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AMD 880G Mobo Roundup - New Mainstream Integrated Graphics

By Vincent Chang - 27 May 2010

Gigabyte GA-880GMA-UD2H

Gigabyte GA-880GMA-UD2H

We have seen Gigabyte's ability to get the most out of limited PCB space and with this board, the vendor does it again. There are five SATA 6Gbps ports onboard, with eSATA present at the rear. Then there's the IDE and floppy drive support, and FireWire too. And USB 3.0 ports too. All this on a microATX board. It does make for a rather crowded looking board, with barely any wasted PCB, but fortunately, layout issues are kept to a minimum. From what we can see, a dual-slot graphics card may lead to one SATA port being unusable, but that's the only compromise. Things may get a bit messy, especially if you're not into proper cable management, but there shouldn't be any other layout conflicts.

The integrated Radeon HD 4250 on the Gigabyte runs at the standard 560MHz, and there's no SidePort memory, a decision that should keep this board price competitive. It will mean that this board will suffer slightly in gaming applications but Gigabyte is probably betting that the compromise is worth it. Users can however choose to increase the clock speeds manually in the BIOS, but there's of course no way of adding SidePort memory. Hybrid CrossFireX is supported but no discrete CrossFireX is available. Though there seems to be dual PCI Express Graphics (PEG) slots, only one is a true PCIe 2.0 x16 slot, while the other suppots speeds up to x4 only. Since the PCIe lanes for both slots originate from the same internal interface from the chipset, plugging in an x4 card into the PCIe 2.0 x4 slot would mean crippling the neighbouring PCIe 2.0 x16 slot to also run at an x4 mode. At those speeds as well as the close physical placement of the slots, it doesn't really warrant CrossFireX support.

This Gigabyte 880G board is a microATX version that comes with a single PEG slot which has proper full PCIe 2.0 x16 interface and supports Hybrid Graphics. Take note that the second PEG-like slot is only a PCIe 2.0 x4 interface. Since both slots share the same interface, plugging in an x4 card in the x4 slot will downgrade the PCIe x16 slot to operate at x4 mode too. As such, discrete CrossFireX is not supported.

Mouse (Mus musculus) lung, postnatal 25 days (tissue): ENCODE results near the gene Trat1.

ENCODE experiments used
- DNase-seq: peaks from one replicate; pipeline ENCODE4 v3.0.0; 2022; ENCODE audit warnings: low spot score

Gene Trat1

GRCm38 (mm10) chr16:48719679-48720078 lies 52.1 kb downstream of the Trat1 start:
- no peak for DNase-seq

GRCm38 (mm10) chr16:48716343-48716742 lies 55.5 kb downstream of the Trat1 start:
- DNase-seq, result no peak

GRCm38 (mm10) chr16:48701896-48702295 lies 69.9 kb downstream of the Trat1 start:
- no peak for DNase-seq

Despite its shrunken form factor, Gigabyte has managed to squeeze in USB 3.0 and 2.0 ports, S/PDIF outputs, LAN and FireWire ports among others. Don't forget the three different integrated graphics outputs.

The five SATA ports here are all SATA 6Gbps versions, though we would have preferred them to be angled at the edge of the board and not facing upwards. The rightmost port here may get in the way of a dual-slot graphics card.

Again, Gigabyte has managed to keep support for floppy and IDE despite the limited PCB space. It could get a bit cramped here in terms of cables if you really use them all.

There's only one PCIe 2.0 x16 slot for your discrete graphics needs, but then again you weren't thinking of running a proper CrossFireX configuration on such a small motherboard, were you?

This board runs cool enough that Gigabyte has opted not to add any heatsinks here as is generally the case. These also don't appear to be the more costly ferrite chokes found on higher-end Gigabyte boards.

A relatively clean area around the CPU socket.

The board itself appears to run cool enough not to require a heatsink where the power components are clustered and it looks like another clean, sensible microATX design and layout. The mainstream nature of this board is evident from the lack of more expensive components (solid capacitors however are standard) and Gigabyte's practice of having double the amount of copper in the PCB (part of its Ultra Durable feature) is still present. Overall, it looks like a very decent AMD 880G board, albeit lacking some frills.

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